When I was growing up, many of the cowboys in the western movies wore a lot of sequins, carried two six shooters, played guitars and sang orchestrated music as they rode across the prairie. One had to wonder how they got the entire strings section behind a single cactus. Their guns never ran out of bullets.

Later we learned that real cowboys didn’t dress like that. They often wore baggy pants, and most often their horses did not have names. A rule of animal companionship exuded from the reality of the old West: Don’t name something you may have to eat.

Quite often their guns were not strapped down in quick-draw holsters but instead were stuck in their belts. And their guns did run out of bullets. They didn’t really throw silver dollars into the air and shoot them several times before they hit the ground. In fact, often their gunfights were at almost point-blank range and were dominated by errant shots.

And subsequently, some historically accurate western movies have depicted all of this.

Now we have a modern-day cowboy movie called “Brokeback Mountain.” It’s about a couple of gay cowboys. I haven’t been to see that movie yet, but I have read quite a number of reviews, and I have seen clips about it on television. The late-night comedians have had quite a bit of fun with this movie. Certainly for those of us who grew up on cowboy movies, it gives a new twist to the concept of romancing the wide frontier.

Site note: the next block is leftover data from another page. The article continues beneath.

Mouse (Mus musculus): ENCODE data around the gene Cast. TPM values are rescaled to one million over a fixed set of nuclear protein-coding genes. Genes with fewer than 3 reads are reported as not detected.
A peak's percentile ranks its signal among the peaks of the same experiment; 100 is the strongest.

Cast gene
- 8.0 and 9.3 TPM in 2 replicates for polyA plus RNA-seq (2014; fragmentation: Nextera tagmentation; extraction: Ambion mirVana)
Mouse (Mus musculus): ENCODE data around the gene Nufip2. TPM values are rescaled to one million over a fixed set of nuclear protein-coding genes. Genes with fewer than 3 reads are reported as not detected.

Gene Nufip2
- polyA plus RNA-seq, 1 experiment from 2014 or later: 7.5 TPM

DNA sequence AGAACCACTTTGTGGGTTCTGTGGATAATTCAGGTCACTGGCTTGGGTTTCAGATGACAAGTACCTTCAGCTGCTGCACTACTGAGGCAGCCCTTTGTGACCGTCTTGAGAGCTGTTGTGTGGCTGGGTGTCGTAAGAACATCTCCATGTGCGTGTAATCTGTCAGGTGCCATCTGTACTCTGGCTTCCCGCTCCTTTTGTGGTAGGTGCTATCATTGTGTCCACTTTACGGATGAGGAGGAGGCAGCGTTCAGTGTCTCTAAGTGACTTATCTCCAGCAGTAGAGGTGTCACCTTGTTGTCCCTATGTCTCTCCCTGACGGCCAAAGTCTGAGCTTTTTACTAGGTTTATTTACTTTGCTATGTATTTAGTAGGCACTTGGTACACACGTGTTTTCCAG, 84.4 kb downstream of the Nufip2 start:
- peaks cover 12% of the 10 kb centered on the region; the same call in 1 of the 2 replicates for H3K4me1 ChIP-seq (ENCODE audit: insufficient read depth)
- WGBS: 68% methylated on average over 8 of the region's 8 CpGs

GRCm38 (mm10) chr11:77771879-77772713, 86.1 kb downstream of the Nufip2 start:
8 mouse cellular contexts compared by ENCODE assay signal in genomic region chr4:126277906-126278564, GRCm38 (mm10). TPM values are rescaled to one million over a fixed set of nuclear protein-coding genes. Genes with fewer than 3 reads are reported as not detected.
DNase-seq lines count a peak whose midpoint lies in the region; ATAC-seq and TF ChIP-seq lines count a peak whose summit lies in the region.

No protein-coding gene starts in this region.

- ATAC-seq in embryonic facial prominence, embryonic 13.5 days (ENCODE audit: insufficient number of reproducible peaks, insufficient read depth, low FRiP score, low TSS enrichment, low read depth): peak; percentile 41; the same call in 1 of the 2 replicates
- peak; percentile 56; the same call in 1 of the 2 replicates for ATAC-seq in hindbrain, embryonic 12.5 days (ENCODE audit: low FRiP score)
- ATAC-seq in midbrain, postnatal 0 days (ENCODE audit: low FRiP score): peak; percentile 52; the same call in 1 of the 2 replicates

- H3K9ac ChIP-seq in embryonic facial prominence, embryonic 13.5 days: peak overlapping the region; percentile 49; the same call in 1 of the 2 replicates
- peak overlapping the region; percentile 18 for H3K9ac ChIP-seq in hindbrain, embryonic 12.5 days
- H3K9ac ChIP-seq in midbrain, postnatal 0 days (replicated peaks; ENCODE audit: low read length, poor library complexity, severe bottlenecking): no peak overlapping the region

So we went from sequins on fancy pants to more accurate depictions of hardened, scar-faced characters shooting at each other from across the table and now to cowboys who shared more than the stars out on the lone prairie.

I think many movies suggest that we read between the lines. So do we read subtleties in “Brokeback Mountain” that suggest homosexuality was a closet item of the early cowboy’s frontier?

And along the way we’ve had some real slapstick like “Blazing Saddles” — but perhaps more realistic than the sequins and the singing cacti.

I suppose we have to wonder what is next in this genre of silver screen. Do we expect to see cowboys sitting around a campfire getting in touch with inner feelings? And who is to say that didn’t happen?

Now if we see cowboys sitting around the campfire discussing whether they like their coffee with a French vanilla twist as opposed to just plain black, then we might suppose that we’re getting back into some slapstick. Starbucks started in the Seattle area, not in the Tucson area.

I’ll probably watch “Brokeback Mountain” when it comes out on video. I’m told there is some beautiful scenery and that if we get beyond homophobic tendencies, the story is not bad either.

And when I said movies may often suggest that we read between the lines, I’m not saying that we should embrace that as gospel. In other words, when we watch “Horse Whisperer,” I don’t think we are supposed to wonder just what Robert Redford is whispering into the horse’s ear and to draw some unfounded conclusions in the realm of animal husbandry. By the way, there was some beautiful scenery in that movie as well.

Nor should we watch “The Natural” (also starring Robert Redford) and conclude as a couple of college professors have done that the story was really about who had the biggest bat, and perhaps was an inspiration to develop Viagra and Cialis.

Of course with the production of “Brokeback Mountain” someone is going to get very philosophical and ask such questions as how did Hop Along Cassidy get that moniker? Why did the Lone Ranger always leave Tonto at the camp while he rode into town wearing a mask to look around? And what was the real reason Lash LaRue carried a bullwhip? And then there was Red Ryder and Little Beaver.

Enough said, I suppose.

(Dwain Walden is editor/publisher of The Moultrie Observer, 985-4545. E-mail: wain.walden@gaflnews.com)

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